Did Anglo-Saxonism Allow Americans to See Empire as Normative?
While the line between the United States of America and the definition of “empire” is somewhat blurry, no one can deny that it is hard to determine the USA as an empire in a very classic understanding of the word. However, we can definitely see the tendencies, both nowadays and in the past. In order to answer the question above, some things must be clarified.
Firstly, what is an empire? According to the Oxford Dictionary, an empire is “an extensive group of states or countries ruled over by a single monarch, an oligarchy, or a sovereign state” (575). In the world’s history there were plenty of empires, and they differed by size, strength, cultural population, and some of them lasted for decades and others didn’t, but despite the differences, there are some aspects they share in common. One of them is the intention to spread their influence all around the world, to expand their territories much further than the original borders.
Secondly, what exactly does “Anglo-Saxonism” mean? It should be noted that the word “Anglo-Saxonism” may refer to several meanings. The Anglo-Saxons were the ancestors of the British nation; to be more precise, they were the Germanic tribes that inhabited the part of the island, nowadays recognized as England, during the Norman Conquest. In addition, this word is well-known as a term that is often claimed holding the superiority of the Anglo-Saxons over the other nations. In the case of the USA, both of the meanings hold relevant in one way or another.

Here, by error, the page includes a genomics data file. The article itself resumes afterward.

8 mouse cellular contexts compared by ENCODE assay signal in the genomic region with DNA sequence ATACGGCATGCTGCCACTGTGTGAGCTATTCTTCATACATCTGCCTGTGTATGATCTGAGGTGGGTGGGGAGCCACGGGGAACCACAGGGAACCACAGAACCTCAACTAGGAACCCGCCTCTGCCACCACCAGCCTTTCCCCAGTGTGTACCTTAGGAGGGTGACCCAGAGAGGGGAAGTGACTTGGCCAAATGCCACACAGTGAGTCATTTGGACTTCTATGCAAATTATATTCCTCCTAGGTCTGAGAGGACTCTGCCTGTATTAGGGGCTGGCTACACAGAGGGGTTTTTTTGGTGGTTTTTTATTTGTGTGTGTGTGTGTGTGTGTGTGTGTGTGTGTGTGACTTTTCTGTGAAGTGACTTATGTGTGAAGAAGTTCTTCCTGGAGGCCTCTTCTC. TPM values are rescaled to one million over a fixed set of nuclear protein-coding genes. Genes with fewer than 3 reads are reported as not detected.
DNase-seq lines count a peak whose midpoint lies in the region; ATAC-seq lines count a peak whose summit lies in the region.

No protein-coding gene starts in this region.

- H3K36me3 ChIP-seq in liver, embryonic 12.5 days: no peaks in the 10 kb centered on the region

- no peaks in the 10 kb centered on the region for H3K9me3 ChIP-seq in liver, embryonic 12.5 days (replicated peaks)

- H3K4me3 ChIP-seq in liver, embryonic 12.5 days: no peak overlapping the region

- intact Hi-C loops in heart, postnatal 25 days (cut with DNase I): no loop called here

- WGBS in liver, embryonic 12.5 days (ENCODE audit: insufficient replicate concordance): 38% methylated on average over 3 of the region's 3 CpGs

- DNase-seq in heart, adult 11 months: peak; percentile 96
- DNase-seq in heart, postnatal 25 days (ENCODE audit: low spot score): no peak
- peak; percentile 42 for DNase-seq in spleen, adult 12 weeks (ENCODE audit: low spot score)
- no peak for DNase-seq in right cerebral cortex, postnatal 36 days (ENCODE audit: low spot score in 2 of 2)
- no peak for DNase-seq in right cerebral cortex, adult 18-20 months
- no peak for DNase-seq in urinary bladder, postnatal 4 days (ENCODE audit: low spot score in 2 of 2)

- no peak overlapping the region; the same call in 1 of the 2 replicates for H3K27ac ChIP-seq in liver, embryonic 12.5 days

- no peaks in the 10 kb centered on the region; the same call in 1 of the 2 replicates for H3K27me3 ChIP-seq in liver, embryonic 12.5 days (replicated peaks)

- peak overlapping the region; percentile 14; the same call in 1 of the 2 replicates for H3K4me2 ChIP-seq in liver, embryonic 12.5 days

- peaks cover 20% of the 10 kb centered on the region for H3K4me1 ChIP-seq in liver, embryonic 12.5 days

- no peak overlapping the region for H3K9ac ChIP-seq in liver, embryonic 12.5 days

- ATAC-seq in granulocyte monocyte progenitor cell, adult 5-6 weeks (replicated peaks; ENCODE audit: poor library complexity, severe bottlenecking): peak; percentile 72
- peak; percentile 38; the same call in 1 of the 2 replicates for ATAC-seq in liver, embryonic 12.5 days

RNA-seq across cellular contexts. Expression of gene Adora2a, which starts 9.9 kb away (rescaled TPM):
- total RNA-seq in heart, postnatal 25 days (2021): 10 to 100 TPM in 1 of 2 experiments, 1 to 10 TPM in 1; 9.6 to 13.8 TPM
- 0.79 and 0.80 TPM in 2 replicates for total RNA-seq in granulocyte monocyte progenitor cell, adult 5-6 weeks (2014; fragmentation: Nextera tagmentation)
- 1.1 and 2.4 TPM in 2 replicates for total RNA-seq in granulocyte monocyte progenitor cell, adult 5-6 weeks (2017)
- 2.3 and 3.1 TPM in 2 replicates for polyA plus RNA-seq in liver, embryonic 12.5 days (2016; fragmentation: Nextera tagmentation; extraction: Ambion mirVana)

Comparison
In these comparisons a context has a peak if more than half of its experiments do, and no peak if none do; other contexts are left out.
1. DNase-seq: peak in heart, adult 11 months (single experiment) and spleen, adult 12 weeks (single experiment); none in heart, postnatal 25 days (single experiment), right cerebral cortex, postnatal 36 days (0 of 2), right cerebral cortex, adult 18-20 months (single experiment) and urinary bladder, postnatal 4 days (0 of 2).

By the end of the 19th century, the US had one of the most effective economies of all, but despite that fact, it wasn’t the number one country when we are to talk about the diplomatic value or the military strength back in those days. The economy was highly dependent on foreign trade, almost half of the products were meant to end up overseas, which is why the American fleet was reorganized, but the control over the seas also required a presence of naval bases. This led to the expansion of the territories.
The “Anglo-Saxonism” also attained its popularity in the late 19th century due to the increasing popularity of the racial theories of the century in both Europe and America. In the USA, one such well-known person who was declaring that one nation is higher than another was Josiah Strong. His thoughts on that matter are expressed in his book, called Our Country. One of his central statements throughout his works was that Anglo-Saxons are the superior race and they “Christianize and civilize” the “savage ones” and such an approach would serve well for the American economy and for the “lesser races” as well (79). By the Anglo-Saxons, Strong meant the white, English-speaking people (80). It’s fair to tell that Strong wasn’t the only one affected with the idea of the superiority of the Anglo-Saxon race, for example, Theodore Roosevelt wrote next: “The sons of the unknown Saxon, Anglian, and Friesic warriors now hold in their hands the fate of the coming years” (20-21). Such beliefs, among other factors as well, led to the Spanish-American War which took place in 1898, and a year later in 1899, the world saw Rudyard Kipling’s infamous poem The White Man’s Burden.
Moreover, it would not be amiss to mention the Philippine-American War, the overthrow of the Kingdom of Hawaii, the Mexican-American war, and even the purchase of Alaska; all these events were predetermined by the American development into empire. Anglo-Saxonism was (and for some it still is) a sort of compass of moral superiority, formed by the winds of the era, and it wasn’t the only leading aspect to form the nation’s word view, but it definitely had an impact, as all idealistic guidelines do.
Roosevelt, Theodore, and Frederic Remington. The Winning of the West. New York: Collier, 1889. 20-21. Print.
Stevenson, Angus, Judy Pearsall, and Patrick Hans, eds. ‘Empire.’ Oxford Dictionary of English. 3rd ed. 2010. 575. Print.
Strong, Josiah. The New Era: Or, the Coming Kingdom. New York: The Baker & Taylor co.,1893. 79-80. Print.
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